“It is totally illogical for the postal department to enter into banking. They do not have the experience in handling credit or the ability to manage a bank,” said D.K. Mittal, who was finance secretary till recently.
“Mere experience in collecting deposits under the post office scheme is not enough. The department should ideally focus on improving their core activity.”
According to Mittal, the department should adopt new technology and try to become profitable instead of diversifying operations.
Emails to financial services secretary Rajiv Takru last week remained unanswered.
RBI invited applications from private and public sector entities in February to set up banks, three years after former finance minister Pranab Mukherjee made the suggestion and nine years after the last round of licences were issued.
The application deadline expires on 1 July. The minimum capital required by applicants is Rs.500 crore.
Companies that have expressed interest in starting banks include L&T Finance Holdings Ltd, India Infoline Ltd, Religare Enterprises Ltd, Aditya Birla Financial Services Group, Mahindra and Mahindra Financial Services Ltd, LIC Housing Finance Ltd, Bandhan Financial Services Pvt. Ltd, Janalakshmi Financial Services Pvt. Ltd, Tata Capital Ltd, IDFC Ltd, Reliance Capital Ltd, India Infrastructure Finance Co. Ltd, Bajaj Finserv Ltd and Srei Infrastructure Finance Ltd.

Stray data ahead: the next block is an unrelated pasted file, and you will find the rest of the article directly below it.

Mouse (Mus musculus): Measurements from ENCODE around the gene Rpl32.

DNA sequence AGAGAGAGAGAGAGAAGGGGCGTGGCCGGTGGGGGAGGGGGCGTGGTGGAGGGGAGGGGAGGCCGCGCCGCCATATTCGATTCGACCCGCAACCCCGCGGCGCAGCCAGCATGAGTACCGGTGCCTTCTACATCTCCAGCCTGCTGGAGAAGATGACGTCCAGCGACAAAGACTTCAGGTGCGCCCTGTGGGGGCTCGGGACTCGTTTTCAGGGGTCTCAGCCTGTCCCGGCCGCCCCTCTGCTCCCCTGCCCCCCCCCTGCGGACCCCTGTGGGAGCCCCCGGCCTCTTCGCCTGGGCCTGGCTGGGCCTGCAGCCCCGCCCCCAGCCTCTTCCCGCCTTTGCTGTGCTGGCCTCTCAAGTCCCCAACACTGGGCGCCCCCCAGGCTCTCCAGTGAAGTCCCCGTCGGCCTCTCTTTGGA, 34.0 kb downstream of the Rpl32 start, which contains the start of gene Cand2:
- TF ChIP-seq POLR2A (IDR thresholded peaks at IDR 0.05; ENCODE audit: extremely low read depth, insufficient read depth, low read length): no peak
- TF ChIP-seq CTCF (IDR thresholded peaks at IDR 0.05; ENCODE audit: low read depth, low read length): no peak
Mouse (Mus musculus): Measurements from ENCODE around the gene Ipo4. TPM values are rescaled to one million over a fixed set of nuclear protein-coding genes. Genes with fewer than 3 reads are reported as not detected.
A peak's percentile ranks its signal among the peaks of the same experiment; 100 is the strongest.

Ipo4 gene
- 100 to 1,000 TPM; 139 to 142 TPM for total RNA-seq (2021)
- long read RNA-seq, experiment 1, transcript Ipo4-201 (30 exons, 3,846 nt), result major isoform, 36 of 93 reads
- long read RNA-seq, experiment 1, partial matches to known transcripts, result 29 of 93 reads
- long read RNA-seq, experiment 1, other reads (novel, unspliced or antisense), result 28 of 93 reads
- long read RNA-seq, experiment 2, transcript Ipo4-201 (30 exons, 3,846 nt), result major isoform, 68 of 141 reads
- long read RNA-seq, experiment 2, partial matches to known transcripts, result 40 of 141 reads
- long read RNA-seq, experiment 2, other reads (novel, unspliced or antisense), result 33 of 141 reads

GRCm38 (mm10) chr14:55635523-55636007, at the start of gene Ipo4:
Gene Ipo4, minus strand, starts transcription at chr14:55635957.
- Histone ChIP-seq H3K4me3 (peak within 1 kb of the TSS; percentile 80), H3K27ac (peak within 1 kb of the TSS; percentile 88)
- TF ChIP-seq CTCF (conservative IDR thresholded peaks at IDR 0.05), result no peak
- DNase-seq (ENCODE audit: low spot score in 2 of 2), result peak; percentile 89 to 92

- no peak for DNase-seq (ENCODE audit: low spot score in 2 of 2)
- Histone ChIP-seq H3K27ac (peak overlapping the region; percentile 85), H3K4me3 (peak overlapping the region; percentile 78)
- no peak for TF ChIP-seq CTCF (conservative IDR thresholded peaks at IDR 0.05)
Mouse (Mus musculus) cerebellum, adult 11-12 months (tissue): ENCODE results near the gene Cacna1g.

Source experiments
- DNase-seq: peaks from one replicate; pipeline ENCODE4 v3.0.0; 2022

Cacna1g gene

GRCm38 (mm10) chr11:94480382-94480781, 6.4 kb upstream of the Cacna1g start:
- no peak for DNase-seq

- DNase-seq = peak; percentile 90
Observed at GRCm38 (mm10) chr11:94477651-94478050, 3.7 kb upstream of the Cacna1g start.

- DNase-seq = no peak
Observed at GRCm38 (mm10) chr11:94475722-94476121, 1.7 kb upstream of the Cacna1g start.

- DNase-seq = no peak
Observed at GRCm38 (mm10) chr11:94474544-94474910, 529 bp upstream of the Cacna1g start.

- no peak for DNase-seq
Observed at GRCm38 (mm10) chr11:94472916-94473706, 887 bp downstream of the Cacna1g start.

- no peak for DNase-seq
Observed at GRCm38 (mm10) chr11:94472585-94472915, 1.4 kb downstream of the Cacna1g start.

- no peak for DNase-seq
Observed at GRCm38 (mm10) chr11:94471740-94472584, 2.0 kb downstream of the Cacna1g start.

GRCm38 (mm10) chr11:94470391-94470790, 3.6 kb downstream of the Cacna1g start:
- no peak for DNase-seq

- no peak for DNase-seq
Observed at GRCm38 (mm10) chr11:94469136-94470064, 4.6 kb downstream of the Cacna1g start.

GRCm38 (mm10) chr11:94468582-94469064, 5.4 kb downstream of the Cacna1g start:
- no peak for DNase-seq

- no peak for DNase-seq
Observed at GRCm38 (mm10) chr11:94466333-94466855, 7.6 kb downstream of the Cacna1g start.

Despite the finance ministry’s reservations, India Post is determined to go ahead with its application and has appointed consultancy firm Ernst and Young (E&Y) India to advise it on the plan, officials said.
The department is still in consultation with various ministries on the modalities of setting up a new bank.
While the plan is almost two decades old, the department got serious about it sometime in 2006, conducting internal viability studies and seeking the opinion of consultancy firms.
The move gathered momentum when RBI announced final licensing norms for new banks in February.
According to an interim report submitted by E&Y India in April, the proposed Post Bank of India will focus on the bottom of the pyramid, or the poor, in non-metro centres and avoid urban areas that are already well served by large banks.
“The existing deposit holders under the post office savings bank scheme will have an option to transfer their deposits to the bank if they choose to do so,” said the postal department official cited earlier in the story.